Our therapist says that I really need to start focusing on the future because the past cannot be undone. Not that he wants me to forgive and/or forget, but I think I'm so fixated on the past that I can't even allow myself to imagine a brighter future. The therapist says there is no old relationship to mend. There is an opportunity to start a new one, a better one, a more communicative and intimate one, one that we really didn't have pre the A. I want to start being happy. I want to muster a real smile for once. But I also miss the old me, the me that didn't know about all this. And I guess that's partly why I am still living in the past and trying to make sense out of the past.

hardtimesinlife posted 12/26/2013 13:40 PM

Oh, sweetie. I'm sorry you are going through this.

Grateful? No, you shouldn't be grateful because grateful is not appropriate when your world has been shattered and your heart broken. Maybe you could feel a little glad that he's trying, that he loves you, that he isn't inflicting even more pain on top of what you already have. But grateful is too giddy an emotion.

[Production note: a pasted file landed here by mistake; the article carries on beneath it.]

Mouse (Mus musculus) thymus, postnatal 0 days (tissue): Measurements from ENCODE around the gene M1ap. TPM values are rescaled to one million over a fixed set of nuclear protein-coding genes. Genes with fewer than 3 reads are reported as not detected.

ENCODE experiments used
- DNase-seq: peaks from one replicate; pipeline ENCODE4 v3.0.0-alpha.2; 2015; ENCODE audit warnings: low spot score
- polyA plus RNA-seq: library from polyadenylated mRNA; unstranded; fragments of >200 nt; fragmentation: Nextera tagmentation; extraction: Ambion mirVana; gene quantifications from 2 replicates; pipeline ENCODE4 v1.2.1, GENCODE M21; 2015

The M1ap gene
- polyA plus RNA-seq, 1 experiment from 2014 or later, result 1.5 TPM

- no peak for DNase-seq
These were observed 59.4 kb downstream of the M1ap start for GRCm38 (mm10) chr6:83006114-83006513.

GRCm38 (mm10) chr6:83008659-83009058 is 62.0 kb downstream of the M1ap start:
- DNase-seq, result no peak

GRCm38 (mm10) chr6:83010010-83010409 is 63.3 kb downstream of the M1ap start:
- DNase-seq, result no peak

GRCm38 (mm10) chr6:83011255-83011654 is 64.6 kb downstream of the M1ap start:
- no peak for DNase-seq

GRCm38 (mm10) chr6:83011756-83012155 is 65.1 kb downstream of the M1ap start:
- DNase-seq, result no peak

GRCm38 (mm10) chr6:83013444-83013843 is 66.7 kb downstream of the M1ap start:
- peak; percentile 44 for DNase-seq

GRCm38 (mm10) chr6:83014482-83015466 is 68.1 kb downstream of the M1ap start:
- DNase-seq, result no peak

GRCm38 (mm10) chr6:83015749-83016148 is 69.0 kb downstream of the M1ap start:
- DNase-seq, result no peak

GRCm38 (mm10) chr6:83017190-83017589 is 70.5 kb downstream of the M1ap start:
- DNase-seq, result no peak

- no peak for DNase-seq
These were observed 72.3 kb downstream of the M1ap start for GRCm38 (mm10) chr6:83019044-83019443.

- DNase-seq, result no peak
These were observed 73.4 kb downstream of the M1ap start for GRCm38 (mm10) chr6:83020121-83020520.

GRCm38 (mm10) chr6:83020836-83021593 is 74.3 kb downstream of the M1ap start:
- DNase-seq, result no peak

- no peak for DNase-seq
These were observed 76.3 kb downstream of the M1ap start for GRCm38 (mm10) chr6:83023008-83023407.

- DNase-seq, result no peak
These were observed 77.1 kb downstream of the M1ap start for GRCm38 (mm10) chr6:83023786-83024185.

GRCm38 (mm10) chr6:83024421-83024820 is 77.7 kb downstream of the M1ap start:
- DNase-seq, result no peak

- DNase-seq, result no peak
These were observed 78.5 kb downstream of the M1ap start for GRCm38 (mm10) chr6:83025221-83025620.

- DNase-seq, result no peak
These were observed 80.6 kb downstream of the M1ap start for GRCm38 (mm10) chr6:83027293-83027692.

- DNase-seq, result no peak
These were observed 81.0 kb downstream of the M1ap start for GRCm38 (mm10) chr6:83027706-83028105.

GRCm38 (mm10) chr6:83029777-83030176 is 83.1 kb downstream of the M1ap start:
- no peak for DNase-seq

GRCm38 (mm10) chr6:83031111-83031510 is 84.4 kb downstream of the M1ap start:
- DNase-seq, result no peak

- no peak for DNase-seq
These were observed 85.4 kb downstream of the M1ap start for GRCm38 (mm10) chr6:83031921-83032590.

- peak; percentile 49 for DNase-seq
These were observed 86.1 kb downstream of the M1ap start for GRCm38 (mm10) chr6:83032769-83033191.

I think it's great that your H is doing everything right. I'm sure that will go a long way toward R. It doesn't mean you aren't going to hurt. If you broke your leg and your doctor did everything right, it would still hurt. Just because you got a cast doesn't mean there isn't a lot of time necessary for the pain to go away (best analogy I could find).

I also seriously question a therapist who wants to move a patient forward without fully dealing with the past and what brought you to this point. I'm sorry but wading through the baggage of the past is important in order to leave it behind. Moving forward too fast leaves too many loose ends in the rug you're trying to sweep everything under. I sense that your therapist isn't familiar with Recovering from infidelity or else he's been a WH himself. It takes years to recover from this. You may want to look into finding a therapist who specializes in infidelity and one who isn't going to gloss over your pain.

TrustGone posted 12/26/2013 13:57 PM

No. You should not be greatful for the way he is acting now. This is how he should have been acting all along. Even though he is trying to help you heal from his infidelity, it doesn't make it just go away. This process takes years of him proving he can be trusted again with your heart. No, he can't undo the past, but your therapist does not have the right to tell you how to feel now. You were betrayed by the person who was supposed to love and protect you and that hurts for a lifetime. I hope he continues to be there for you and that eventually you both can rebuild a stronger and happier life together.